Real Estate

UBS Takes Risks Off Chinese Real Estate Table

Editorial Staff, 25 January 2022

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China's authorities have loosened monetary policy and sought to contain the fall-out from debt-laden real estate developers such as Evergrande, but conditions for property in the country will remain tight, the Swiss bank said.

UBS remains cautious on real estate equities in China as the country’s property sector continues to restructure under weight of debt, and the Swiss bank doesn’t expect Beijing to greatly loosen policy to help the bricks-and-mortar sector.

Last year, financial markets were rocked by the default of Evergrande, the large Chinese development group which had accumulated large debts, raising questions about the financial viability of this important business sector. Last week, the People’s Bank of China, the central bank, cut interest rates, and flagged more such moves ahead. At a monthly fixing last Thursday, China reduced its one-year loan prime rate (LPR) by 10 basis points to 3.70 per cent from 3.80 per cent. The five-year LPR was reduced by five basis points to 4.60 per cent from 4.65 per cent, its first cut since April 2020. Most new and outstanding loans in China are based on the one-year LPR. (The five-year rate influences mortgage prices.) That move came after the central bank also cut the Reserve Requirement Ratio on banks, with the effect of releasing money into the system.

Property market activity has declined, but UBS reckons that China will not greatly ease conditions for a sector that needs to restructure.

“Despite the sharp drop in property activities, China’s medium- and long-term policy strategy for the housing market will likely stay relatively tight. The sector is likely to consolidate and restructure on policy pressure during this process. We expect divergence in property bonds, and prefer property stocks the least,” UBS Global Wealth Management Chief Investment Office said in a note yesterday.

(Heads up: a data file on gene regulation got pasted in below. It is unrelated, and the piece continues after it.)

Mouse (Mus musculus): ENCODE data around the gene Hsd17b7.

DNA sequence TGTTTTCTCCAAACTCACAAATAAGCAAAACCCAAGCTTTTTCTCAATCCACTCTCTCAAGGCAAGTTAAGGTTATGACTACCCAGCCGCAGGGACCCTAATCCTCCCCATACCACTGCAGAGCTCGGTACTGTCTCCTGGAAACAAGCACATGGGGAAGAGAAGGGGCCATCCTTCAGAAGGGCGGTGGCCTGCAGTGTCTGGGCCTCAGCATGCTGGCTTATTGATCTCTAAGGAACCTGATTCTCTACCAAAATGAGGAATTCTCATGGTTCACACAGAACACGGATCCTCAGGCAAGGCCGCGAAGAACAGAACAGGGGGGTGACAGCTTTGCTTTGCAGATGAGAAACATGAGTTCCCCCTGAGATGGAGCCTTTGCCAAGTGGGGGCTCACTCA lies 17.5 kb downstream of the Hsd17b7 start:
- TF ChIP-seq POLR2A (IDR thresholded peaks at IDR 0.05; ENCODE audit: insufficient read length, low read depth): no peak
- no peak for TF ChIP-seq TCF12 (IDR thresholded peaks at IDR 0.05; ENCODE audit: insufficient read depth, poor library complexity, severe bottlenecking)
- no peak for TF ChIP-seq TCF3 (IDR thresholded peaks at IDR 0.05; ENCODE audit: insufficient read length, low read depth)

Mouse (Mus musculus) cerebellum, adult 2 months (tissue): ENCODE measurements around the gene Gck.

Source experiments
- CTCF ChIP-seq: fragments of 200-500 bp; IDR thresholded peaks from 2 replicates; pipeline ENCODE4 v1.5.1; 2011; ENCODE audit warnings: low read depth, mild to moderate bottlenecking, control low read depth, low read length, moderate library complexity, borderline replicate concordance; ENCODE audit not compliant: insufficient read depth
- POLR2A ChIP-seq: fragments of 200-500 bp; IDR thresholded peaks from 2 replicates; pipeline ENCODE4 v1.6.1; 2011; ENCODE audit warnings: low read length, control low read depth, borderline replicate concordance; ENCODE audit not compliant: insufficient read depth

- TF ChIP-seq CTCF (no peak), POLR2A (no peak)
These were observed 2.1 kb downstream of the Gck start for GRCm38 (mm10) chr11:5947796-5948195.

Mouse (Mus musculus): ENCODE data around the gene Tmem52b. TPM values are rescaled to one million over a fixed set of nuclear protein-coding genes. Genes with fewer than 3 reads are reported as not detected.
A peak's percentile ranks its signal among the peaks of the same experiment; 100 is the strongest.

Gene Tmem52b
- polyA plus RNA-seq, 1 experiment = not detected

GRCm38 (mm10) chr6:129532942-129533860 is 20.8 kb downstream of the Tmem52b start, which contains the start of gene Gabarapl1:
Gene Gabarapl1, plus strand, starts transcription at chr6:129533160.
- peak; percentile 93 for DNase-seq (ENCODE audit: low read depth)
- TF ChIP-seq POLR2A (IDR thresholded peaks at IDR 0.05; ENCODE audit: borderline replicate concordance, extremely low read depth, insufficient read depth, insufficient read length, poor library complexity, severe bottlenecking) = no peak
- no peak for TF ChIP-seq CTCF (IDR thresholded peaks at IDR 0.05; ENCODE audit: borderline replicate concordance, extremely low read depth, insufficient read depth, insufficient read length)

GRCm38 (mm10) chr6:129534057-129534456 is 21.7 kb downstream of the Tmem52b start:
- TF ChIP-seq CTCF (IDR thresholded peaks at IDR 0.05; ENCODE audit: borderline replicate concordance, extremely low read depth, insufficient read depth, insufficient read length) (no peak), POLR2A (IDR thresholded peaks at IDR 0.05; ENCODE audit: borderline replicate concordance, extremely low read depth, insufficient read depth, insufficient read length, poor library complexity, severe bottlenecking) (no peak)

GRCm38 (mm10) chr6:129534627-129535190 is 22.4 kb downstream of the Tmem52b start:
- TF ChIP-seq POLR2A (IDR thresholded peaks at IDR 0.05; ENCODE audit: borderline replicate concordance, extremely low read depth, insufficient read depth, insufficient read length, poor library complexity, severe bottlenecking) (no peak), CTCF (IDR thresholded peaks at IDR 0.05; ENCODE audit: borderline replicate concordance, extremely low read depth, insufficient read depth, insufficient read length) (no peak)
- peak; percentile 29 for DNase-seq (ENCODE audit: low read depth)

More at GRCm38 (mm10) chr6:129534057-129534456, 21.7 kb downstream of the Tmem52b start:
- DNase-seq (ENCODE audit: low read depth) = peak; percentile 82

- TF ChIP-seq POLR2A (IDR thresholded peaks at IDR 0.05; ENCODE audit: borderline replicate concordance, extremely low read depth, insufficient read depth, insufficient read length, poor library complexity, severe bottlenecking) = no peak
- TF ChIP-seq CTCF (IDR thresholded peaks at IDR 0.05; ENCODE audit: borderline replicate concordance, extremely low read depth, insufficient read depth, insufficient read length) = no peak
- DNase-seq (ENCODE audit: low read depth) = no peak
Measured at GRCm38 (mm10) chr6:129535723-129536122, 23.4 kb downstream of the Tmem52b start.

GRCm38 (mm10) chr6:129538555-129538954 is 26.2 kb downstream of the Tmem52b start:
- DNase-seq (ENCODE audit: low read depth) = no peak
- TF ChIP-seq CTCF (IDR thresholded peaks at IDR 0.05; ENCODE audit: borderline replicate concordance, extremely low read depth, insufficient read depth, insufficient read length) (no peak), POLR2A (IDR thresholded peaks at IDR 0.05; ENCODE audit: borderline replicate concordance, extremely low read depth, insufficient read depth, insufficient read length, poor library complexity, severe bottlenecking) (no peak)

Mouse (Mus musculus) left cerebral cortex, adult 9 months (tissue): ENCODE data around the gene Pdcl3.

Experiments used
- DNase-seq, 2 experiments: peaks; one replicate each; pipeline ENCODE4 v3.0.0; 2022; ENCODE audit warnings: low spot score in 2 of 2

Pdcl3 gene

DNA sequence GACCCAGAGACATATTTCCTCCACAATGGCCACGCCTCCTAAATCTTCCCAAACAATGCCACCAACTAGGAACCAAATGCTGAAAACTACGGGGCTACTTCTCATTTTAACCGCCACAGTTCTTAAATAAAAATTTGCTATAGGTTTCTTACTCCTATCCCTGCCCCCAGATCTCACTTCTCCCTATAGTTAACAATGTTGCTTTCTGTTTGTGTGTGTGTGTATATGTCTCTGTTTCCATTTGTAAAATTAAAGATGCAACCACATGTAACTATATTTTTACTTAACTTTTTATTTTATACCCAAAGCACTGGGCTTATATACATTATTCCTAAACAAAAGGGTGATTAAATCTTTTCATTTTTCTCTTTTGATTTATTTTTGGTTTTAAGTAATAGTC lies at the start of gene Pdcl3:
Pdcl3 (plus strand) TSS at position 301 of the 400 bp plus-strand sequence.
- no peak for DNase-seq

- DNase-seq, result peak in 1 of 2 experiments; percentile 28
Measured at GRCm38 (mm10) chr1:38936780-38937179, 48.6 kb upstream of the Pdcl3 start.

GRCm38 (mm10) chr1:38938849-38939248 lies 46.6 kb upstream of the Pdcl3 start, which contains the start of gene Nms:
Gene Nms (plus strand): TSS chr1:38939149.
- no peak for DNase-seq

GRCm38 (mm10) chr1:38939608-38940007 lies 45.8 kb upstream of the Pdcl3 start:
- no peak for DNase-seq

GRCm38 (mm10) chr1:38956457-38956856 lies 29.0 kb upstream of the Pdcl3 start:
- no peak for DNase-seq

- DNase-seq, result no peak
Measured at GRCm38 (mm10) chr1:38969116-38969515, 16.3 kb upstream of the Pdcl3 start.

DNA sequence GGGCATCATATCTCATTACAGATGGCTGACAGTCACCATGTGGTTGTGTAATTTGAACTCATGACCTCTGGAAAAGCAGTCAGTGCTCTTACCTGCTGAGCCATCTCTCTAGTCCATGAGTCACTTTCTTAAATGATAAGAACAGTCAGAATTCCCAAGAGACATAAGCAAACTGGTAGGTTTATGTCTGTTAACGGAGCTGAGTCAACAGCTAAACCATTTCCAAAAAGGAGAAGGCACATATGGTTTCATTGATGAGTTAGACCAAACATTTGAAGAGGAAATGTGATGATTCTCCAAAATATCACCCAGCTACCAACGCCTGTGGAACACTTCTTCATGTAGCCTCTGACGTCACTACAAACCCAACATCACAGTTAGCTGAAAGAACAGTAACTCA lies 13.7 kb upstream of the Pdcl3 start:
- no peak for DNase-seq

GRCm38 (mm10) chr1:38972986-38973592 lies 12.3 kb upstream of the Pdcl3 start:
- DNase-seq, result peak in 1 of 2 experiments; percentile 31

More broadly, UBS reckons that China’s gross domestic product is likely to grow by around 5 per cent in 2022, with a soft first half and a strong second half. 

“Policy easing could step up further, given the downward economic pressure. For equities, we prefer sectors benefiting from policy support, such as intelligent infrastructure. We also think consumer staples will enjoy margin expansion and offer high earnings visibility in a volatile market,” UBS said.

Another headwind for Chinese bonds, such as those in real estate, is the possibility of the Federal Reserve interest rate rising to curb inflation, the Zurich-listed firm said in a note.  

“Investors should reduce exposure or stay defensive, in our view. We have trimmed our USDCNY [dollar-renminbi exchange rate] forecast to 6.50 for end-December (from 6.65),” it said, advising dollar-based investors to cut or hedge long positions in the renminbi, given the risks of falls in the Chinese currency against the dollar.

Property unease
The bank said it expects Chinese home sales to fall by 6 to 9 per cent and real estate investment to shrink by up to 3 per cent. 

“Further out, with Beijing still determined the rein in the market, the recent [monetary policy] easing trend is likely to prove short-lived,” the bank said. “China’s medium- and long-term policy strategy for the housing market will likely stay relatively tight. Top leaders have repeatedly reiterated that 'housing is for living not for speculation.’ During this process, China’s property sector is likely to consolidate and restructure on policy pressure. And, as long as policymakers can prevent a hard landing in the property sector, Beijing may tolerate declines in property prices, real estate investment, and land revenue in the medium term.”

Besides the concern over real estate, China surprised global investors last summer with crackdowns on various technology and related sectors such as after-hours/for-profit education and video games. The moves even prompted renowned hedge fund investor and political activist George Soros to warn Western asset managers that they were making a tragic mistake doing business in China. To read some other commentaries about China, see here and here.

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